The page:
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UN High-level Meeting on Africa's Development
UN Trip Summary
April 22, 2010
Disarming for Peace and Development: The Need to Move Forward
Conference Room 8, 10:15
“Disarming for Peace and Development: The Need To move Forward” lasted roughly over an hour and briefed NGOs that were concerned with the United Nations progress with Nuclear and Conventional Weapon Disarmament. The goal was to promote NGO activity within the UN and around the world for disarmament. Another goal was to let NGOs know how important it is to tackle Disarmament in the 21st Century. The Briefing was given by a panel of four experts listed in order of presentation below. In light of the past year’s International cooperation in strategic arms reduction, the UN has uncovered problems in the way Nations and the UN approach disarmament. Progress is being made, but the Briefing stressed the importance of arms reduction for peace and global health on all sectors of life. To disarm, we must tackle issues such as hunger and resource distribution. Daniel Prins noted that each year 10x of what is needed in aid to disarm the worlds Nuclear Weapons is spent, and progress is still slow and steady. 25% of UN budget is to protect UN personnel. To rid the world of the Nuclear threat the world Nations must consider reducing conventional arms, the main cause of refugees, directly correspond to a Nations need for nuclear materials. In the United States, many of the elderly have pensions with arms making companies. NGOs and the UN must keep striving to encourage the profitability of arms reduction.
The Ukraine has taken a leadership role in Nuclear Disarmament by almost entirely disposing of their Nuclear Stockpiles and Nuclear Materials left over from the Cold War. His Excellency Yuriy A Sergeyev mentioned this. Nuclear materials and nuclear power plants cause a threat to world security by making nuclear waste and by polluting the environment. Nuclear power is not a safe alternative for the planet especially when there are other energy sources such as wind and solar energy. Yuriy mentioned the programs he has in place for arms reduction.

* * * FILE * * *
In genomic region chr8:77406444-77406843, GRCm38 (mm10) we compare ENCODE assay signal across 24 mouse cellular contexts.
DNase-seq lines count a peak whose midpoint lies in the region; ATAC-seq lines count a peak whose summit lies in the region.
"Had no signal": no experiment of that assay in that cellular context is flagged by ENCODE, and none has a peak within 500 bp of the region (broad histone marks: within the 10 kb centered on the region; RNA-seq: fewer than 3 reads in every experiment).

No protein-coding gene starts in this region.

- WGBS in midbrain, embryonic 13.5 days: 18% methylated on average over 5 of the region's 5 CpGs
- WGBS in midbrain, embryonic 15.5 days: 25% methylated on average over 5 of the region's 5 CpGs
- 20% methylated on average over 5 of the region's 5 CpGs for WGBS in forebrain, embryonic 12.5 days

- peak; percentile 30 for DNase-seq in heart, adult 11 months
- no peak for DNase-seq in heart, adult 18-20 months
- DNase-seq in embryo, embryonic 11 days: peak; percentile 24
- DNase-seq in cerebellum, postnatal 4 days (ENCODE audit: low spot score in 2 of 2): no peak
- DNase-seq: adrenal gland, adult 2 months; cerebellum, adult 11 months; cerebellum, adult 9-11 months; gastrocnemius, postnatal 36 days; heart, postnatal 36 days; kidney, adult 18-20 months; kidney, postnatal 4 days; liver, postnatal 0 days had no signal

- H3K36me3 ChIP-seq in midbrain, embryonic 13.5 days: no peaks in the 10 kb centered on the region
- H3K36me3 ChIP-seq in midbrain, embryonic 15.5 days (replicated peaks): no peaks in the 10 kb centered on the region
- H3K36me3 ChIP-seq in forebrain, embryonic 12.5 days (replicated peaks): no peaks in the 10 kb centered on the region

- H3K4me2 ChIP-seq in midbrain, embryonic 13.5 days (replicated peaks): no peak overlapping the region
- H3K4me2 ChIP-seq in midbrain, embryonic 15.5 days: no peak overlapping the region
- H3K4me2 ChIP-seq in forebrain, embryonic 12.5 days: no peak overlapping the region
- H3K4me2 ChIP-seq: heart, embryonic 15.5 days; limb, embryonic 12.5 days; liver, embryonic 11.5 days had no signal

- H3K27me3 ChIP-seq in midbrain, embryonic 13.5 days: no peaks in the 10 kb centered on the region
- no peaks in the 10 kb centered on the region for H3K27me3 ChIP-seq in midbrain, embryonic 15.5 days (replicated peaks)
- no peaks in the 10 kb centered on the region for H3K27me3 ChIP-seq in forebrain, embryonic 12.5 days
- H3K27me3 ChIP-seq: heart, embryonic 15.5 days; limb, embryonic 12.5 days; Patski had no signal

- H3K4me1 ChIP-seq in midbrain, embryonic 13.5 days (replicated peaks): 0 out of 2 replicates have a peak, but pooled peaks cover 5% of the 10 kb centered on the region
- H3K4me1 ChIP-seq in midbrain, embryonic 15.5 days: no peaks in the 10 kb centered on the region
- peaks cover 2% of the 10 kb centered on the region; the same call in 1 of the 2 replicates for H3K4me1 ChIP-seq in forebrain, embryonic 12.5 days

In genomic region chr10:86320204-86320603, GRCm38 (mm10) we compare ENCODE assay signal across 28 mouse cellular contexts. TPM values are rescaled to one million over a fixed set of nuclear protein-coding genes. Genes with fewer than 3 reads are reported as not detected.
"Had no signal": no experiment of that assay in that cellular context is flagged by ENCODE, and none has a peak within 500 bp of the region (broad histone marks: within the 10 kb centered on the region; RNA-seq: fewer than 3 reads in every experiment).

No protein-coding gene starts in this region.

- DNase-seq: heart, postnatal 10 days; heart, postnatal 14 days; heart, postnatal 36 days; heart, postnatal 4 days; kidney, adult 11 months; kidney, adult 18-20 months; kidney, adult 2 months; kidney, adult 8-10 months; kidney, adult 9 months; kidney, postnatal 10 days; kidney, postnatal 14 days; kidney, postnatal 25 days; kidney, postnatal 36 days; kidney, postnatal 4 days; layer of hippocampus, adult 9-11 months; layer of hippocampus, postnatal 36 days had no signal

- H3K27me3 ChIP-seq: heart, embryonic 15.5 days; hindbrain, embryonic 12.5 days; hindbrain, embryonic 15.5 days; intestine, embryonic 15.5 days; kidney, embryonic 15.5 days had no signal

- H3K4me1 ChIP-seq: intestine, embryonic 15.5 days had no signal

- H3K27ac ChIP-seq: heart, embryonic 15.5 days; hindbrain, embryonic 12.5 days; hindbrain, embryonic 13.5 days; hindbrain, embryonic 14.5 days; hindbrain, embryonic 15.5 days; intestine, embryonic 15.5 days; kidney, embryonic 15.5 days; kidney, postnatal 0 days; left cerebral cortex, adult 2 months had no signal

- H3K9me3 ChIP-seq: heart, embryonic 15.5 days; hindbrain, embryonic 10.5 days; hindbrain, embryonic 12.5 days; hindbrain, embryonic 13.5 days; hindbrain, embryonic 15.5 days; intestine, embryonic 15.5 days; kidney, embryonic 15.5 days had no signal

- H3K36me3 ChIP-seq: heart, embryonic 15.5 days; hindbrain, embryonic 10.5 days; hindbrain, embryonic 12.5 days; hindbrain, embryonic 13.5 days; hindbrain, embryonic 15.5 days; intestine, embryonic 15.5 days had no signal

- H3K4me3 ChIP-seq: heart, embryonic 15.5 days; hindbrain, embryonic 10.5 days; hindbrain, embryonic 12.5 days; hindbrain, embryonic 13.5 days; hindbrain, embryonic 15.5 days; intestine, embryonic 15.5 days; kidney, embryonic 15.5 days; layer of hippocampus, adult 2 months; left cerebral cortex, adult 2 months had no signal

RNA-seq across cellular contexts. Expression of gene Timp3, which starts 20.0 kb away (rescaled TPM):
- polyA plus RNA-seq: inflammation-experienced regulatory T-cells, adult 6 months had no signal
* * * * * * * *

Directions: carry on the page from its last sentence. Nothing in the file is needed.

Allison Pytlak mentioned that Religions for Peace fully supported and is devoted to arms disarmament. She claimed that the world’s religions within her organization are all peaceful in nature and are cooperating to make progress with international disarmament.
Because of the Briefings correspondence with Earth Day, Cora Weis mentioned the environmental impact of armament, what she called “the toxicity of militarism.” Also, issues such as food, security, and protecting aid directly affect a nations quest for nuclear material.
To solve this problem, issues of Education about Non-Nuclear Conventional Arms, Nuclear Free Zones, and security related issues were all mentioned as being debated on by world leaders.
-Head of the Conventional Arms Branch in the UN office for Disarmament Affairs
-Former diplomat for Dutch Foreign Service
-President, Hague Appeal for Peace
-Major role in civil rights, human rights, and peace and gender justice throughout history.
-Nominated for the Nobel Prize
-Disarmament Program Coordinator at Religions for Peace.
-Proponent in attempting to ban cluster munitions
-Also works to promote reduction of small arms and landmines.
Yuriy A Sergeyev:
-Ambassador Extraordinary and Plenipotentiary at Permanent Mission of Ukraine to the United Nations and the Commonwealth of the Bahamas
-Awarded the State Order of Ukraine “For Merit” and the Honorary Decree of the Ministry of Foreign Affairs of the Ukraine.